A PROMINENT career in politics and law means Adam Kempton is no stranger to campaigns for change, but it's his role as a father which has fuelled his involvement in pushing to transform disability funding.
Mr Kempton is part of a growing group of supporters campaigning for the introduction of a National Disability Insurance Scheme (NDIS), which he said was potentially the biggest reform to disability service funding and delivery in the past 50 years.
The Australian Productivity Commission proposed huge reform of the sector in its draft report, released in February, and called for the creation of the national scheme to fund long-term high quality care and support.
The Every Australian Counts campaign has pushed for the scheme and has claimed management of disability support services has been inequitable, with people receiving different levels of support depending on how, when and where their disability was acquired.
Mr Kempton is a former president of Mpower and board member of Realise Enterprises, which provides support and training for people with a disability through involvement with their catering service Tasty Plate.
But it's his experience as father to 20-year-old George, who has Down syndrome, which makes Mr Kempton know just how important this reform will be for individuals with a disability, carers and families.
He encouraged carers to take the time to really understand the system and reforms being proposed by the Productivity Commission and for them to take an active part in lobbying local, state and federal government to bring about the change.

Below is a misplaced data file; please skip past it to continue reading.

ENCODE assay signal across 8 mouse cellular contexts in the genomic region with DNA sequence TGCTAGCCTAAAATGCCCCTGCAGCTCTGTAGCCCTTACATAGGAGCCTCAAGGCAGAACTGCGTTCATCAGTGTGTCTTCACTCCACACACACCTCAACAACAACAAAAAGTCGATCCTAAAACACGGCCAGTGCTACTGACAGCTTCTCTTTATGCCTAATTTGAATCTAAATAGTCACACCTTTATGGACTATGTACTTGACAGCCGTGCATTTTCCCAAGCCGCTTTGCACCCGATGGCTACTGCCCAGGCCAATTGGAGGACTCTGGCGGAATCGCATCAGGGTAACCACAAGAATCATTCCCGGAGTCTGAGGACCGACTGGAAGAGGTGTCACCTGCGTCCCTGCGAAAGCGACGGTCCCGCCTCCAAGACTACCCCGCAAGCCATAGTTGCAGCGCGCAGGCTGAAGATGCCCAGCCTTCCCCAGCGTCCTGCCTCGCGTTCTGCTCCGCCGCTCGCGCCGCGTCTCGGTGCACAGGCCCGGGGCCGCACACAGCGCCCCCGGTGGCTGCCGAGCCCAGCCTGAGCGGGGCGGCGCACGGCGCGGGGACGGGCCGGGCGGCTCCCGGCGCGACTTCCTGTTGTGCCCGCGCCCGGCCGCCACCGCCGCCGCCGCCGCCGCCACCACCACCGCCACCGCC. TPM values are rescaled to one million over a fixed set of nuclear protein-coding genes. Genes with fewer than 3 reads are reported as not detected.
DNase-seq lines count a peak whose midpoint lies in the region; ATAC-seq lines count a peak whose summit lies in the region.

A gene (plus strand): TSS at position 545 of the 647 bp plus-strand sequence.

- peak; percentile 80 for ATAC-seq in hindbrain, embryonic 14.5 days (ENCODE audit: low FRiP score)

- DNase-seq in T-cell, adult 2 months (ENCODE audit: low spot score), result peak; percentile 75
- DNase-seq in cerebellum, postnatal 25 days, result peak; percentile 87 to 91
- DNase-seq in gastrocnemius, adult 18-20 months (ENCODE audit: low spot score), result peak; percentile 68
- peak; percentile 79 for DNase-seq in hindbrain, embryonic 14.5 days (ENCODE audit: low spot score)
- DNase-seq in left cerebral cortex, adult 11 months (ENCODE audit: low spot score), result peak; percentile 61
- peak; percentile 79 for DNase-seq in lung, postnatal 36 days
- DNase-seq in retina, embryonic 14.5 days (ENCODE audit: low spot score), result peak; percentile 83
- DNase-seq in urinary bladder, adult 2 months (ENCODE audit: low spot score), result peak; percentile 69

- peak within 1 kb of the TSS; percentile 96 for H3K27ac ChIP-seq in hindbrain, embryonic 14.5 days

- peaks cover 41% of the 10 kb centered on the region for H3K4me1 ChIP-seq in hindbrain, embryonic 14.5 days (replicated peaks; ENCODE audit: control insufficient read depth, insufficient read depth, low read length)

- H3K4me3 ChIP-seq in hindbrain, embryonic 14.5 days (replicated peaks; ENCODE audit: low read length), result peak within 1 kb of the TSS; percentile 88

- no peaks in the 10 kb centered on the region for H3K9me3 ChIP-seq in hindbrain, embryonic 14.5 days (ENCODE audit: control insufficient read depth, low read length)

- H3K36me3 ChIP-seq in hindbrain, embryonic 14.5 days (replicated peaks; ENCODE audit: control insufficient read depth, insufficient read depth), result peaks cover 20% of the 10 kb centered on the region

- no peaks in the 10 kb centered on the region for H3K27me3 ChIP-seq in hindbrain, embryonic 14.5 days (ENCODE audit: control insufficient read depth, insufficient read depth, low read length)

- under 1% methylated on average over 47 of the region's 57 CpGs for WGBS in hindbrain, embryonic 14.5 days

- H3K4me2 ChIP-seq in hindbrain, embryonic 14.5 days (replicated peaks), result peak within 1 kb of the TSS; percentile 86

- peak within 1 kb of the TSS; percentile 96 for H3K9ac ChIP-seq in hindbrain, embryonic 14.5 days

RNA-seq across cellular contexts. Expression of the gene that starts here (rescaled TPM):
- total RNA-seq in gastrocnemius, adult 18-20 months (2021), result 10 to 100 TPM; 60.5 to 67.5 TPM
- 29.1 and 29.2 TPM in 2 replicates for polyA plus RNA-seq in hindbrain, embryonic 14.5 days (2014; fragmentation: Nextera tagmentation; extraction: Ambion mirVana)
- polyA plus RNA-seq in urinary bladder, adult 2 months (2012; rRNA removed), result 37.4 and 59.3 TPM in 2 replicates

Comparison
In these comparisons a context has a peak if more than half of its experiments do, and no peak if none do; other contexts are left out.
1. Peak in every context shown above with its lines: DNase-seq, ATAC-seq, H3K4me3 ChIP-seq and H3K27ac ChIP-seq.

"Carers are being asked to take in this whole new process and scheme," he said.
"(It's) not only a change in the amount of money but also a change in the process by which individuals will be funded.
"I'm urging members of the community to get on top of it."
The introduction of the NDIS in-line with the Productivity Commission's recommendations could double the $6 billion spent annually by governments on disability services and support.
Three meetings have been held in Warrnambool aimed at giving community members more information about the proposed scheme and have involved input form a range of organisations including Vantage, Community Connections and Southern Way.
Mr Kempton said even with the recommendations from the Productivity Commission, there was still work to be done in showing the government how strongly the community supported the reform.
"We still need the states to agree and for the federal government to support it," he said.
But Mr Kempton anticipated if the scheme was adopted by the federal government, it could be introduced by the end of 2012.
The final report of the Productivity Commission is due to be presented to the federal government at the end of the month.